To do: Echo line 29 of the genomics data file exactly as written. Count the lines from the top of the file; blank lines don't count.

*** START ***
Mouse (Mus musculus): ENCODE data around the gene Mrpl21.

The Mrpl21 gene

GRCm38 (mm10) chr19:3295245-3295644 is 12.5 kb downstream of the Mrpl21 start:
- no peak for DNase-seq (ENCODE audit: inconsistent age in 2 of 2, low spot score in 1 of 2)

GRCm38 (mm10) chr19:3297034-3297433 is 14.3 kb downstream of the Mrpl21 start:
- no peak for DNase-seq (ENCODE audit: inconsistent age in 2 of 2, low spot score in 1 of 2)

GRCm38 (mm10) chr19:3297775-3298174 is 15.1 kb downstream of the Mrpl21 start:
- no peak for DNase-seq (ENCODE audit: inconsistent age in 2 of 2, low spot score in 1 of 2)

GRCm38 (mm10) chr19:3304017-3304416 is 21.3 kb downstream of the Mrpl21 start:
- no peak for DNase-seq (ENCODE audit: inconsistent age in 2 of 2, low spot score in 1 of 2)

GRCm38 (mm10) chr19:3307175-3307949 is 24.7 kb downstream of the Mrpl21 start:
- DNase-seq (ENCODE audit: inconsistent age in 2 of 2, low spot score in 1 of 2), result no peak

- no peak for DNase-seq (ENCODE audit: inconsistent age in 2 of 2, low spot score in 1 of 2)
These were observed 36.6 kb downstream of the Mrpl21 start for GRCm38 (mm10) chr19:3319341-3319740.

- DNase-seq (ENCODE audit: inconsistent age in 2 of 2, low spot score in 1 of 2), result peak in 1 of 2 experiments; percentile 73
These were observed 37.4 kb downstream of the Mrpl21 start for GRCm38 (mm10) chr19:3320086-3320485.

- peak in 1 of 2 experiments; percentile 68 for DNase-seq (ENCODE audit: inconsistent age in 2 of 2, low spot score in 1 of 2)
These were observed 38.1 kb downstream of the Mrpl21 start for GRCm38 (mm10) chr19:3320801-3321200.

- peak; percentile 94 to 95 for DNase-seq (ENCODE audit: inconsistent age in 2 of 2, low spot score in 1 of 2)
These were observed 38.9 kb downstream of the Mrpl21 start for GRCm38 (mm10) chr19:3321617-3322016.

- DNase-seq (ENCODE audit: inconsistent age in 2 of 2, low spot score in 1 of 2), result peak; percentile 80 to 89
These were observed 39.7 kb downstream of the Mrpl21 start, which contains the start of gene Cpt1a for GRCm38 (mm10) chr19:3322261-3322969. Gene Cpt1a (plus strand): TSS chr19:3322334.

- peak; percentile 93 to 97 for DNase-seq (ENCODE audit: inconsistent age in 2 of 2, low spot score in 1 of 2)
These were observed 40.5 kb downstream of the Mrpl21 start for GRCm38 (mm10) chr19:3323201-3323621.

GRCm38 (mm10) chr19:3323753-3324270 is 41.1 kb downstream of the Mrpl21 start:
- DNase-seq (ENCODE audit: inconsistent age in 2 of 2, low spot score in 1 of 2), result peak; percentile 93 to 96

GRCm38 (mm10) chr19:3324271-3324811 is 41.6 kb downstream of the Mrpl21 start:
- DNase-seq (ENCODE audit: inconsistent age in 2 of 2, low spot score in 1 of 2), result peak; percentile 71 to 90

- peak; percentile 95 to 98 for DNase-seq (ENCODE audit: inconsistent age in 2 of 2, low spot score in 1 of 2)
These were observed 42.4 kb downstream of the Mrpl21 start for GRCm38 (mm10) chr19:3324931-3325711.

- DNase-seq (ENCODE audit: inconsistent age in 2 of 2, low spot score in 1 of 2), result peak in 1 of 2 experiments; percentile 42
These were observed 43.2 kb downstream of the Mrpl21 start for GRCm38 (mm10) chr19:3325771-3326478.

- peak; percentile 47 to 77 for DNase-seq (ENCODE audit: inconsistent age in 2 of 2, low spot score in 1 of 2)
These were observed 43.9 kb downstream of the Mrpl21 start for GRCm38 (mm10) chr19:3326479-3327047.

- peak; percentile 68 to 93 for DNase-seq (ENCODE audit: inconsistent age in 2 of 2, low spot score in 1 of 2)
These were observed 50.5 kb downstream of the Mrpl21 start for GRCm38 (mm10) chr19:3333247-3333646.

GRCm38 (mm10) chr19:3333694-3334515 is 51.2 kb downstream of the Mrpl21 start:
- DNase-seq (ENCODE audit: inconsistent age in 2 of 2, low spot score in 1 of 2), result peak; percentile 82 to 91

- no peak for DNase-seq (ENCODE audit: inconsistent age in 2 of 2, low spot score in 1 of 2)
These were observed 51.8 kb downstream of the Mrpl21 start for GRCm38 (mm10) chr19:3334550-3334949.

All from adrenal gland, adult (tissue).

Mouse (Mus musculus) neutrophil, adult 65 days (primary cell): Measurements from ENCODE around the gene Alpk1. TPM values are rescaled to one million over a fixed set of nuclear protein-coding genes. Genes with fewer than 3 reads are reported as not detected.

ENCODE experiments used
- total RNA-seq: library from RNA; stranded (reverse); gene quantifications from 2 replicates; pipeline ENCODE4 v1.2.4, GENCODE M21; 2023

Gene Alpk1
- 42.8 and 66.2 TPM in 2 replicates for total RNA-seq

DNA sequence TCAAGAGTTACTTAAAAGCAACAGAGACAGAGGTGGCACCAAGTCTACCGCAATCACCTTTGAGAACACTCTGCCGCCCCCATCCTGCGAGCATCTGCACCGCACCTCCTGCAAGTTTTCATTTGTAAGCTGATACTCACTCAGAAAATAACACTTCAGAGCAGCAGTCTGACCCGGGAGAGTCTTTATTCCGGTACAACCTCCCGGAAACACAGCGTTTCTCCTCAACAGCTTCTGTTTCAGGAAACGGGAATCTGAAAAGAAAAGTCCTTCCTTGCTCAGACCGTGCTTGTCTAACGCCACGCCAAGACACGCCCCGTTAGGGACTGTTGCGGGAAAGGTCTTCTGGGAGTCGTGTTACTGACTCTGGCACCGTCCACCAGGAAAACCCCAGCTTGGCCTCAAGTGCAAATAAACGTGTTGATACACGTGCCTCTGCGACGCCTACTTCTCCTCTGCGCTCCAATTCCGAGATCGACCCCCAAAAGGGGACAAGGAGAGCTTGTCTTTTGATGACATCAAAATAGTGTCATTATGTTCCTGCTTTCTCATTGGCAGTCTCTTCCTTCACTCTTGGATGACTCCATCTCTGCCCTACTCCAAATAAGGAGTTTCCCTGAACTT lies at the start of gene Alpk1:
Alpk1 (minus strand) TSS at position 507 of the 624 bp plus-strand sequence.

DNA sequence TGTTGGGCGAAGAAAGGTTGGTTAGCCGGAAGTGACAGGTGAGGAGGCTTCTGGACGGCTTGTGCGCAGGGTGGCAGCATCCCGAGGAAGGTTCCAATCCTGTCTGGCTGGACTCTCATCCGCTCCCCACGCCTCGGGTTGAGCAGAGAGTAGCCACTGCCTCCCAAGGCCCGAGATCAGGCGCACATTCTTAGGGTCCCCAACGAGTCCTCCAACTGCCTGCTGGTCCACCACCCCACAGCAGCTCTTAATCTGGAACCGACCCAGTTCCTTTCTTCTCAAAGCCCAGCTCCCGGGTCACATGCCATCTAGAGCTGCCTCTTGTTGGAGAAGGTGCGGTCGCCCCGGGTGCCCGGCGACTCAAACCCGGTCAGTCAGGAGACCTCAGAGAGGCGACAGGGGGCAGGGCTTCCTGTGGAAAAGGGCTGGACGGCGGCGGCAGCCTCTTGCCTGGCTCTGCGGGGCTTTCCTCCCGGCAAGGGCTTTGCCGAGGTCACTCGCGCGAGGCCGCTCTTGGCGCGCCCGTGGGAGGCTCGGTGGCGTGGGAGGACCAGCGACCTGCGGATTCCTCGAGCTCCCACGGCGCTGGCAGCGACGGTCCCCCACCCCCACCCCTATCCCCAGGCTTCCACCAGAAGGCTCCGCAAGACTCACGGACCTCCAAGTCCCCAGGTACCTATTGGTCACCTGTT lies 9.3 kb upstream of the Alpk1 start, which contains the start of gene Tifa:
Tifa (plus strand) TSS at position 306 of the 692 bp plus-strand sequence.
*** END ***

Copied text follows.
- peak; percentile 95 to 98 for DNase-seq (ENCODE audit: inconsistent age in 2 of 2, low spot score in 1 of 2)